The practice deepens beyond the surface behaviors into a level of understanding that liberates the attachment to assigning meaning and value in all directions. And even with the occasional negative reaction, while still under the thumb of attachment to control and judgment, the way of being in the world is transformed.
Wednesday, December 8, 2010
Every month I go visit my elderly relatives, parents and aunt, about 150 miles away from where I live. Every day I take a few minutes to meditate and practice even just a bit of yoga aside from my teaching. Every night that I am home, I share a meal with the one(s) I love who are living with me. These are not ritual patterns, they are mindful acts.
Being present is not a casual operation! With time and practice, mindfulness and awareness become more constant as a way of operating, of being. But to get there from here takes intention and action.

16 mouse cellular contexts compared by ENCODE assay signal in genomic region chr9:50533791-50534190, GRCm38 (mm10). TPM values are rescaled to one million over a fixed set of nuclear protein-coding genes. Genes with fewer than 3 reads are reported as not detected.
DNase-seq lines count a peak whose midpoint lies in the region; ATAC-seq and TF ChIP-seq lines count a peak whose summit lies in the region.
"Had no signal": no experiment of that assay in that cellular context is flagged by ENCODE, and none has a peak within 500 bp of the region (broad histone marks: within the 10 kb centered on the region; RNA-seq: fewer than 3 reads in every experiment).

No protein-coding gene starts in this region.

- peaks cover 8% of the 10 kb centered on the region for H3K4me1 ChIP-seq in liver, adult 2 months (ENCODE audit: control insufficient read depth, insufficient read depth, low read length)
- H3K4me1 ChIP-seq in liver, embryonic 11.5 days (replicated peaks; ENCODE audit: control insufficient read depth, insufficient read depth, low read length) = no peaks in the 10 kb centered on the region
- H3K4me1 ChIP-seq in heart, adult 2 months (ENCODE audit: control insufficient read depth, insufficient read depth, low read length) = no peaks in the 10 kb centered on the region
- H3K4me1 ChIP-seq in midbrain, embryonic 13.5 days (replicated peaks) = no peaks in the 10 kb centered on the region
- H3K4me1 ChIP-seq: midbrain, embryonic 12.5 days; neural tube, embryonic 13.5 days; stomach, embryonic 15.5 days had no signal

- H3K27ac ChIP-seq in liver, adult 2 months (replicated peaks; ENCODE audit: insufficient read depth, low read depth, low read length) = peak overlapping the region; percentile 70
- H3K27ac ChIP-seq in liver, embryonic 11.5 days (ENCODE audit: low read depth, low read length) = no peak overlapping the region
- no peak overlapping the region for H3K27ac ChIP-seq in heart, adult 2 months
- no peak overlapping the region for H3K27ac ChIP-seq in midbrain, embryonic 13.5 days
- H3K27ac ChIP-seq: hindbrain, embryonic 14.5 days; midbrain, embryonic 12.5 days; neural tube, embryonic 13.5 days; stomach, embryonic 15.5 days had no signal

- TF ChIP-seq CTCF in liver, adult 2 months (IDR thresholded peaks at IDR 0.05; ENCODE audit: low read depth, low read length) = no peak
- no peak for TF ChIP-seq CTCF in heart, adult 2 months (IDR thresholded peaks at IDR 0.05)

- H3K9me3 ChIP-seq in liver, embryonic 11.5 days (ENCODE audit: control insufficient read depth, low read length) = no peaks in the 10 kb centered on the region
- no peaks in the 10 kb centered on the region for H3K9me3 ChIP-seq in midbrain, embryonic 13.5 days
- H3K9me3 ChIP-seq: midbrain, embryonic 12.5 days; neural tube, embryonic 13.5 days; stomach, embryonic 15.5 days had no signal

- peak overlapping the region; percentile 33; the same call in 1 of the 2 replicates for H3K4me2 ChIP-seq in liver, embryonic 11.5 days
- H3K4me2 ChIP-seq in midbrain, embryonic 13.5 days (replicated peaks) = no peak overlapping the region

So just as with checking mail or washing dishes, there is a determination of value in it even when it has nothing to do with how the world will judge you or what others think of you. This is something that comes from inside, the urge to find your self or to shed layers of the self that no longer suit you, or that chafe or cause pain.
Meditation and yoga practices do not take you from yourself. It seems to reveal a more vivid quality in fact. I can see my wandering mind, I can notice that tight muscle buried deep in the hip socket. I can watch feelings rise and fall in myself. These are part of me, and I can adapt my functioning to accommodate in different ways once I am aware.